Road safety speech by the Parliamentary Under Secretary of State for Transport to The House Magazine – Westminster Briefing.
Thank you Christian [Wolmar, Chairman]
It’s a pleasure to join you this morning.
And although I can’t stay as long as I’d like…
I’m very grateful to Westminster Briefing for inviting me today.
World class record
The phrase “world class” is overused these days…
But over the past decade, Britain can certainly claim to have a world class road safety record.
Provisional statistics show that last year, the UK had the second lowest fatality rate in Europe.
Only Malta fared better.
But our performance wasn’t always so impressive.
In 1966, nearly 8000 people were killed on Britain’s roads – that’s 22 a day.
Today (16 May 2013), the toll is less than a quarter of that…
Though there are twice as many vehicles on our roads.
So we’ve made excellent and sustained progress.
But that progress is of no comfort to victims’ families.
We must never forget that road fatalities are not statistics.
They are someone’s mother or father, son or daughter.
Real lives cut short.
Our strategic framework sets out a clear vision for reducing road accidents…
Through more innovative local measures…
Through tougher action against dangerous drivers.
And through better education - especially for young drivers.
We mustn’t forget the important road safety role of local authorities, especially in terms of investment.
These are testing economic times.
So I recognise that local government, just like central government, faces tough spending choices.
But I also know that it is local communities, rather than Whitehall bureaucrats, who are best placed to design local road safety solutions to meet local road safety challenges.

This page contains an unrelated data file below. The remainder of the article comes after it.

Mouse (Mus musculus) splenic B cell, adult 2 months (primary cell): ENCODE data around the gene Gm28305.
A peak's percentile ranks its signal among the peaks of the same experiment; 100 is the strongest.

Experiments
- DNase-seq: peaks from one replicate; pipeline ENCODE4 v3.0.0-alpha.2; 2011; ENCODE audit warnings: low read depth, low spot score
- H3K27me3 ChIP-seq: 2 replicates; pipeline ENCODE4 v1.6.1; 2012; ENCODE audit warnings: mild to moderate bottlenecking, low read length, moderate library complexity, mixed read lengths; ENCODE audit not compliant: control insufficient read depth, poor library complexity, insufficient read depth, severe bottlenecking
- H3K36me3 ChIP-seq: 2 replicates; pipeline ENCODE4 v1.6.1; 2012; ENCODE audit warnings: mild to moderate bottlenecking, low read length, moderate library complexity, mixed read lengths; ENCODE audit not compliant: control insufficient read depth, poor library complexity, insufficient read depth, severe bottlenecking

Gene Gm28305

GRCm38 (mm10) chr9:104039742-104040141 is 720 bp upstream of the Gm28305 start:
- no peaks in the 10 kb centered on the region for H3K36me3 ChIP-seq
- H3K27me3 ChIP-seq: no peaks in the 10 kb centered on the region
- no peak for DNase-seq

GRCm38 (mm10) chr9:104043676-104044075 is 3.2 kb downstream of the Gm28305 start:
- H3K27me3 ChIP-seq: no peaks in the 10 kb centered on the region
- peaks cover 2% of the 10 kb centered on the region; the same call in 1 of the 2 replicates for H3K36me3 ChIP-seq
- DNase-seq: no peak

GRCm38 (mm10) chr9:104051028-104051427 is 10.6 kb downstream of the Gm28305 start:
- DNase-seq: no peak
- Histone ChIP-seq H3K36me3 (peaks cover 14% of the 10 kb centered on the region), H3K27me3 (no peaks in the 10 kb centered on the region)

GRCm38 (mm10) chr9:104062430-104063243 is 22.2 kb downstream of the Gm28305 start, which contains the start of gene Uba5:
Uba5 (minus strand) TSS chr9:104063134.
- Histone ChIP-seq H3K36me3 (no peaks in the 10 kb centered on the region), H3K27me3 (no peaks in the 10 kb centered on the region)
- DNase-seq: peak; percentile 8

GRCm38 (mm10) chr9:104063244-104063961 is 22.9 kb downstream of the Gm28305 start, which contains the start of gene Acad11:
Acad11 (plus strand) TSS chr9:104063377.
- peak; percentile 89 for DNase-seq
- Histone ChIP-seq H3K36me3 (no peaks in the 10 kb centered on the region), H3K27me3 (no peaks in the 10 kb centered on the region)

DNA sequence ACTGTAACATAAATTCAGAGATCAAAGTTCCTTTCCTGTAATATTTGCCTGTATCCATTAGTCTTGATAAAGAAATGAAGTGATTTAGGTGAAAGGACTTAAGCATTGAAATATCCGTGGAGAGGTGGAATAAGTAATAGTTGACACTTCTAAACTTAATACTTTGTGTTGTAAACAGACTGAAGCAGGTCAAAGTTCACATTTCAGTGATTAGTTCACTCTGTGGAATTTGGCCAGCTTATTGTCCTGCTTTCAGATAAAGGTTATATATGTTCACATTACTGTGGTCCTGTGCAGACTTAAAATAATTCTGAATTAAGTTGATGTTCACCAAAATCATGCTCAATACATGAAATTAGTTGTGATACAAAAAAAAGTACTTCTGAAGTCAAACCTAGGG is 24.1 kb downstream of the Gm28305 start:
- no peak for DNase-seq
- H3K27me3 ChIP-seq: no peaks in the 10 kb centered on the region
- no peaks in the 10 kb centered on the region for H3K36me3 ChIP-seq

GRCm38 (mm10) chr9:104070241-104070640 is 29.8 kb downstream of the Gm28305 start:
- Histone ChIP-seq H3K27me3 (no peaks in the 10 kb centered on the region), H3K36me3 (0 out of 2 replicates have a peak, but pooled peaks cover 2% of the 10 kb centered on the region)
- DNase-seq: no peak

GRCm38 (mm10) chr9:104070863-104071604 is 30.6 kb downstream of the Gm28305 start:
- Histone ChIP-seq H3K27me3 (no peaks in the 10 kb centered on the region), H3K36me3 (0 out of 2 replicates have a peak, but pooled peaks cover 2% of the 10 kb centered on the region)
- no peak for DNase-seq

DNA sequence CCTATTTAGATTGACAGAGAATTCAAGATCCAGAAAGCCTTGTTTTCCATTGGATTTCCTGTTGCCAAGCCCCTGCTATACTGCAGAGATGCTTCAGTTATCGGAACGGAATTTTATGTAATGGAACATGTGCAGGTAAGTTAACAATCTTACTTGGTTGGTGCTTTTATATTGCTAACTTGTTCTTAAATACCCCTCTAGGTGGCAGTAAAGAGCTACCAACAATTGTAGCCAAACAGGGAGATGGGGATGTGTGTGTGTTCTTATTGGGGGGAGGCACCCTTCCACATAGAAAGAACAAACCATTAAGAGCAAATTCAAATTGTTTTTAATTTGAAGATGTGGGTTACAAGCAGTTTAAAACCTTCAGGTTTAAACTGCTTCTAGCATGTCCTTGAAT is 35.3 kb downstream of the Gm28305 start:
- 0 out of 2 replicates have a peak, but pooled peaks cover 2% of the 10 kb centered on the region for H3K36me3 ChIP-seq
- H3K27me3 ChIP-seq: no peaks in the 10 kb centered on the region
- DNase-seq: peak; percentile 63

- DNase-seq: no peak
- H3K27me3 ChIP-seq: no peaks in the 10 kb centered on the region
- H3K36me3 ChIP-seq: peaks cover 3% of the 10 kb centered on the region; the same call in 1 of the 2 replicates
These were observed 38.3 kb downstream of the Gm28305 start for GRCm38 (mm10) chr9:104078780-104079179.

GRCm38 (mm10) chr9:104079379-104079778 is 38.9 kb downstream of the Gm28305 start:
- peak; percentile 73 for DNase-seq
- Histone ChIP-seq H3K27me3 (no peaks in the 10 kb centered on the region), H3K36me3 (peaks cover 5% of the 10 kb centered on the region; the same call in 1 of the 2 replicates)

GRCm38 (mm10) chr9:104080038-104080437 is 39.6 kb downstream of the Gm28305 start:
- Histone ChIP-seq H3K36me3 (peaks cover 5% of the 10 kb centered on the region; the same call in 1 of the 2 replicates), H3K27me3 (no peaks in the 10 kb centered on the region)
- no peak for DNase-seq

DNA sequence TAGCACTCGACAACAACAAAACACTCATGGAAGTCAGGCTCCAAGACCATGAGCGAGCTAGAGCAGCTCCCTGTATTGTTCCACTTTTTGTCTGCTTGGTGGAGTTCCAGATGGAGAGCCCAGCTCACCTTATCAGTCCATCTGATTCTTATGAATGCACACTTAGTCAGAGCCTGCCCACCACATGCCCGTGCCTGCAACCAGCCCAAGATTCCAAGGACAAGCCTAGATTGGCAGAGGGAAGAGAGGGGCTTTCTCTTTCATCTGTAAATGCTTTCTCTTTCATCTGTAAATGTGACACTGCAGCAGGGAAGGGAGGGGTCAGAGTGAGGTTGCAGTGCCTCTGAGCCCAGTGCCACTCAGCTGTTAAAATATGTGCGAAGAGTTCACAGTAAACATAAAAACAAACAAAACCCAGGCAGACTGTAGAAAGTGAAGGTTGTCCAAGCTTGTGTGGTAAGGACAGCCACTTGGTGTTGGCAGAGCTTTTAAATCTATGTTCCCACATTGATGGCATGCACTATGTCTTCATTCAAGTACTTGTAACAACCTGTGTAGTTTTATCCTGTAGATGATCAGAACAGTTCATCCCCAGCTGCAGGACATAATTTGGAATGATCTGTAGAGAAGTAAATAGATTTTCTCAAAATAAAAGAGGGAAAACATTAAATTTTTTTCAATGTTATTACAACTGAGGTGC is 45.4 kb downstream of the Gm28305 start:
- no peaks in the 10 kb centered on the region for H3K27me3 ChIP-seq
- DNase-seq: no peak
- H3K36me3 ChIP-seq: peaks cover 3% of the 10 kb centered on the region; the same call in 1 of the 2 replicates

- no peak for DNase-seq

And that includes deciding where to focus their resources.
That’s what localism is all about…the power to choose for yourself…backed by the funding to deliver.
We are giving more than £1 billion to local councils enabling them to improve the transport infrastructure – including the design of better and safer roads.
We’re investing £600 million in local transport through the Local Sustainable Transport Fund – which again gives authorities greater power to deliver their own transport projects.
We have also given local authorities powers to set speed limits for the roads in their communities, making it easier for them to create 20 miles per hour roads and zones where appropriate.
Most journeys in this country are local in nature.
So a key part of our framework is to raise awareness of road safety in local areas.
We’ve just launched a road safety comparison site, which plots the performance of local authorities over the last seven years.
The site shows how many people have been involved in collisions on a particular road.
This gives residents a more accurate picture of each council’s progress in reducing casualties.
In March, a new road safety research website called the Observatory was also launched.
Part funded by the department, it gives road safety professionals access to extensive research.
Better information is a key weapon in the fight to make our roads safer.
And together, these websites will keep us more informed, so we can target local action where it is most needed.